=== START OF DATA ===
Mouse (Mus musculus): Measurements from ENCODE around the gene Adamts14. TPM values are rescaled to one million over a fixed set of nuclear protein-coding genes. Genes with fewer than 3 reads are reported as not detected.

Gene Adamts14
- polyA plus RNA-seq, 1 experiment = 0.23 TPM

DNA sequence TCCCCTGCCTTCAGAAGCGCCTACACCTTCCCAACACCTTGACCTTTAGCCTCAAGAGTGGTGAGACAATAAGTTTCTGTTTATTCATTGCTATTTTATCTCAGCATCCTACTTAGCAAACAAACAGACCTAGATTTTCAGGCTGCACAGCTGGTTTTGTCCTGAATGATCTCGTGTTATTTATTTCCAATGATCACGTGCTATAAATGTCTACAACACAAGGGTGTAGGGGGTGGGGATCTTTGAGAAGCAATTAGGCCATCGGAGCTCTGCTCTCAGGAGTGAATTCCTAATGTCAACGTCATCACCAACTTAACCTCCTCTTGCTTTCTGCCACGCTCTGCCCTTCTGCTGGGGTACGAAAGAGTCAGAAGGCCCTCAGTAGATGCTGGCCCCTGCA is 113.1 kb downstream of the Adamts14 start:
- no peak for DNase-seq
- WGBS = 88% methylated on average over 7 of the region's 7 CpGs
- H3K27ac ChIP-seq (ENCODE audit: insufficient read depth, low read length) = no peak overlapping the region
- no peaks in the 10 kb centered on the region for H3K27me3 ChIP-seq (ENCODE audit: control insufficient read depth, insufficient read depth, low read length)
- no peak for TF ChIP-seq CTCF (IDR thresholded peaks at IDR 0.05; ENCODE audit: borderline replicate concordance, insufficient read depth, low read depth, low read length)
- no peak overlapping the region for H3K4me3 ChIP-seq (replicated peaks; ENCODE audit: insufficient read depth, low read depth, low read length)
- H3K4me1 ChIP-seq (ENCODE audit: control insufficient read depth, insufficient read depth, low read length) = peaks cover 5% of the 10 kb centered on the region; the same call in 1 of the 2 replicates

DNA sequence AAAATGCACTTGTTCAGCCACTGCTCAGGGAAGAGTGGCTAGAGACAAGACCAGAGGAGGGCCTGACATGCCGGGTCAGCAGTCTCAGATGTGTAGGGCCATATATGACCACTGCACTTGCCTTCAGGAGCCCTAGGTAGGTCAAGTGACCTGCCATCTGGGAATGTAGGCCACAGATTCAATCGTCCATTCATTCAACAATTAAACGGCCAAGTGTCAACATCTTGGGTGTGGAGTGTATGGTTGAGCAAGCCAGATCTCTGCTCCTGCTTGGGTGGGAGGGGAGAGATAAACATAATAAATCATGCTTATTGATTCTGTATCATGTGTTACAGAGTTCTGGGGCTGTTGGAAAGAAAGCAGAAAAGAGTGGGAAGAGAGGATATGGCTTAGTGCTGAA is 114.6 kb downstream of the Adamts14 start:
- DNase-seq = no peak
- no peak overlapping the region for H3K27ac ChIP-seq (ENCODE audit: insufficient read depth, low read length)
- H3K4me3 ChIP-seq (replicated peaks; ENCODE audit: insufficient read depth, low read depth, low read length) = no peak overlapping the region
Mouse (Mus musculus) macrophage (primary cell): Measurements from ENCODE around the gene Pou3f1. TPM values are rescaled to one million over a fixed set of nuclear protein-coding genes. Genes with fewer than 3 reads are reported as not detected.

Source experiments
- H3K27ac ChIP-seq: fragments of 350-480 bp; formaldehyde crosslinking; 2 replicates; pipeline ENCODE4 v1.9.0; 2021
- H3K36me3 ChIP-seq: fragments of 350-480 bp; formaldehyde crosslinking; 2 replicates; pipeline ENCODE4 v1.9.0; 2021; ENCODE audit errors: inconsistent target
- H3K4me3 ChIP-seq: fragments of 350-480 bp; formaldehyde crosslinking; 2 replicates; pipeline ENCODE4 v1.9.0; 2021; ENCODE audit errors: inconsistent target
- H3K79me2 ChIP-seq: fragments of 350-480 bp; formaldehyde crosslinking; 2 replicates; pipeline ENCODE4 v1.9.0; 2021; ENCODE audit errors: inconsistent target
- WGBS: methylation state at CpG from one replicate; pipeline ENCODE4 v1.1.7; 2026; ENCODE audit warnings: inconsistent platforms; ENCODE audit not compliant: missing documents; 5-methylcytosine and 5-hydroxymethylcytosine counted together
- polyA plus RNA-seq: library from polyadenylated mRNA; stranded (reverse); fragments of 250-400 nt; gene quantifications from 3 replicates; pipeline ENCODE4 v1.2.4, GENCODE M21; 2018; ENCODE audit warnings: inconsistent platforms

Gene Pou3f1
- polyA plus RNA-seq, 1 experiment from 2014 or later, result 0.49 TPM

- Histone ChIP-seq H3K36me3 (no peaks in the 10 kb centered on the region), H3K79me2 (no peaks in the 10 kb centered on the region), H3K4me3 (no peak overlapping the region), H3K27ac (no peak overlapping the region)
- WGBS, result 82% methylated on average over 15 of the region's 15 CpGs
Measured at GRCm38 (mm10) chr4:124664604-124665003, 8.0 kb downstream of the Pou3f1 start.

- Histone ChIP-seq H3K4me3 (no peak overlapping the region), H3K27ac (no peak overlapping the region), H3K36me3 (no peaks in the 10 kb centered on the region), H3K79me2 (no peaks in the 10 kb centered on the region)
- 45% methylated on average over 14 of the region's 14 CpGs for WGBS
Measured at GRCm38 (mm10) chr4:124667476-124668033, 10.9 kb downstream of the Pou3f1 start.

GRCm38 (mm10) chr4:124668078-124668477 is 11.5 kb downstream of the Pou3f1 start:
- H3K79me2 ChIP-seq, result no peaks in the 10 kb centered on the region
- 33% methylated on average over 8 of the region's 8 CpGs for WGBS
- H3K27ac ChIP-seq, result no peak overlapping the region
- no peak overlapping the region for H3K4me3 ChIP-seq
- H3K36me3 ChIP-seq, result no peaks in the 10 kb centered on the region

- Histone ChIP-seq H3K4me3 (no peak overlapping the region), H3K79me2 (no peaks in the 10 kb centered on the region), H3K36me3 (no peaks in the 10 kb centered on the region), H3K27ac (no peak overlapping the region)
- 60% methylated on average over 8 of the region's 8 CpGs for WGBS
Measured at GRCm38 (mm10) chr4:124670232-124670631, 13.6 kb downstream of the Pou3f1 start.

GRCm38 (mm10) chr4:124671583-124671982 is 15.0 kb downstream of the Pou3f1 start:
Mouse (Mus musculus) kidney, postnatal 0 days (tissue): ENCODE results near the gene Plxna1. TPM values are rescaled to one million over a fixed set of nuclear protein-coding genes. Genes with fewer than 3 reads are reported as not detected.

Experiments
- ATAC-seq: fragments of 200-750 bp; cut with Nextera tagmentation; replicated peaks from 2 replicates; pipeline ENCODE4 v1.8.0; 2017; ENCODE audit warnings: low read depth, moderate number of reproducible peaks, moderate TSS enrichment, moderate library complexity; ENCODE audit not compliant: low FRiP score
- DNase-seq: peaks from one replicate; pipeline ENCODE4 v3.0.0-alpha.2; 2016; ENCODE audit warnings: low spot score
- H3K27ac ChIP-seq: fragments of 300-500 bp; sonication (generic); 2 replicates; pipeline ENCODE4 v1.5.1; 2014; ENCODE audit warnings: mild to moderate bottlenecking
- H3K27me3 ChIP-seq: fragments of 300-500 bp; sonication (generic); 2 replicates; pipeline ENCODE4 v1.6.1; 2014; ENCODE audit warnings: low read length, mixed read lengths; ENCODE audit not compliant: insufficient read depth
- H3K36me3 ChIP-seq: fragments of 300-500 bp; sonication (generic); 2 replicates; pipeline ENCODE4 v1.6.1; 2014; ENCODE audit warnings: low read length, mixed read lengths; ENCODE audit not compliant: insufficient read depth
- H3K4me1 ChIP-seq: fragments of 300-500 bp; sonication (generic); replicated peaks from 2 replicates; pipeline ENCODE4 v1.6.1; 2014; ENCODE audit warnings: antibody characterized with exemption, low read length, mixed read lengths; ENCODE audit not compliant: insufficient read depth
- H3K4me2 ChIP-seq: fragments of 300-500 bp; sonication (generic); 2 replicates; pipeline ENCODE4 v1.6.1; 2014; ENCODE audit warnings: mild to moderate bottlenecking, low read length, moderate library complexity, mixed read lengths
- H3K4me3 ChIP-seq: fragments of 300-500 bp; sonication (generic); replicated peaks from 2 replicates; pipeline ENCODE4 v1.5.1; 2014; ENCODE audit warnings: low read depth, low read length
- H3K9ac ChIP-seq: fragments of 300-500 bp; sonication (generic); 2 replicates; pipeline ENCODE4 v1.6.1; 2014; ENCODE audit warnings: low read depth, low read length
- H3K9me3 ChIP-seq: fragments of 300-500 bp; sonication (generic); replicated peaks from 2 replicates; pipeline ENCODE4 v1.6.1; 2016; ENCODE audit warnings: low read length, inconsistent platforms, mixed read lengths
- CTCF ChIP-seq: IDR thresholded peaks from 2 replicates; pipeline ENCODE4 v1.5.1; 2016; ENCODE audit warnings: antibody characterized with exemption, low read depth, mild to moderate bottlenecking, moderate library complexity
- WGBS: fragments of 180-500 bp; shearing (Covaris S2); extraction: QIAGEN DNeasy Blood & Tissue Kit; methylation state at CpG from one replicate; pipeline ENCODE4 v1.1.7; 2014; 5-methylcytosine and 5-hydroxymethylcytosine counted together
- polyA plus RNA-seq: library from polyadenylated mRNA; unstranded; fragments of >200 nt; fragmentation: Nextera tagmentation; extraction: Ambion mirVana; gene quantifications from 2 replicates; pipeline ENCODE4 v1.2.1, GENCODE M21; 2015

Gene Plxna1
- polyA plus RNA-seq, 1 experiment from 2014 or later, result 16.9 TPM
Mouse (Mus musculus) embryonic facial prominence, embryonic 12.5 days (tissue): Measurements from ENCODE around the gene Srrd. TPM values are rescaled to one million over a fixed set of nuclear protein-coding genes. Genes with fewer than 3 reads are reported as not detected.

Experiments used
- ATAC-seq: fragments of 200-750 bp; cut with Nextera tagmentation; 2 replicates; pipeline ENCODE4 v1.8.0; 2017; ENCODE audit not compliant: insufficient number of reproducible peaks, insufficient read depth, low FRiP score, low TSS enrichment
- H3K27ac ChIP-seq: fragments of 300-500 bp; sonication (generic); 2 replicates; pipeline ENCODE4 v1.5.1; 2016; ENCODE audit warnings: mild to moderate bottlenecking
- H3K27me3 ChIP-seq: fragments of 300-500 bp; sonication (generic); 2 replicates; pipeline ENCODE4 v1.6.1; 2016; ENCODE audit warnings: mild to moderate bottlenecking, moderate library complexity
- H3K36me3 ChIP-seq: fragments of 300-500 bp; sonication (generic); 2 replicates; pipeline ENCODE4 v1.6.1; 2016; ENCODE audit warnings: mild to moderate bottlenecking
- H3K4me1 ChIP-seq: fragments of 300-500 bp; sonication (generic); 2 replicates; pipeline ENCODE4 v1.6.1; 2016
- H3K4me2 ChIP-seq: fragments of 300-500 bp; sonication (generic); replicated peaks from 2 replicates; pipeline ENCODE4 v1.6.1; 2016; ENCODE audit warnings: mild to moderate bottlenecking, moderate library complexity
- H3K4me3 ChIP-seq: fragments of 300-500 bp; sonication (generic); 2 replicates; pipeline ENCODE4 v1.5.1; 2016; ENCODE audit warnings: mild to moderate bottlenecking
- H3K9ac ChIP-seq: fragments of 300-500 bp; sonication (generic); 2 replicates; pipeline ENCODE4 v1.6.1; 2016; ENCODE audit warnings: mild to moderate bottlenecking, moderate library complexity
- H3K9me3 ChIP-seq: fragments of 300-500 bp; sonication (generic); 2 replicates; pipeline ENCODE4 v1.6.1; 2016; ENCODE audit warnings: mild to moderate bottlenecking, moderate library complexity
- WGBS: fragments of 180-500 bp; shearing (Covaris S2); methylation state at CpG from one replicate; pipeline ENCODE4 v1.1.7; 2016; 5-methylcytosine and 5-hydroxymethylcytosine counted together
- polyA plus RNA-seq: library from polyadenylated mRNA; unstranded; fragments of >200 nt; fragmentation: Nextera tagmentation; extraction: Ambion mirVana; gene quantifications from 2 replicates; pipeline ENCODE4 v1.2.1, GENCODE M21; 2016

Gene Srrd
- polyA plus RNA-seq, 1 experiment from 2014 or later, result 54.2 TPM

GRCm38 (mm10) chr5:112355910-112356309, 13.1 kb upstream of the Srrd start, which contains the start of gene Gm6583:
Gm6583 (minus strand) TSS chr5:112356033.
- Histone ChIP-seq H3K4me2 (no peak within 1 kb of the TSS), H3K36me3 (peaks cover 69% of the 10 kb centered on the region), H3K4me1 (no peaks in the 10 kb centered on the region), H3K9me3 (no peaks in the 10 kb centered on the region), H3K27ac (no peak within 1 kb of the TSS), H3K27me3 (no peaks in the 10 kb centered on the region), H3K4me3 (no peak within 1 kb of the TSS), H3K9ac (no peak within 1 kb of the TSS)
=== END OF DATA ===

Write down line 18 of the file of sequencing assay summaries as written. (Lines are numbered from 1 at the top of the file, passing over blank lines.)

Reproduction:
- H3K27ac ChIP-seq: fragments of 350-480 bp; formaldehyde crosslinking; 2 replicates; pipeline ENCODE4 v1.9.0; 2021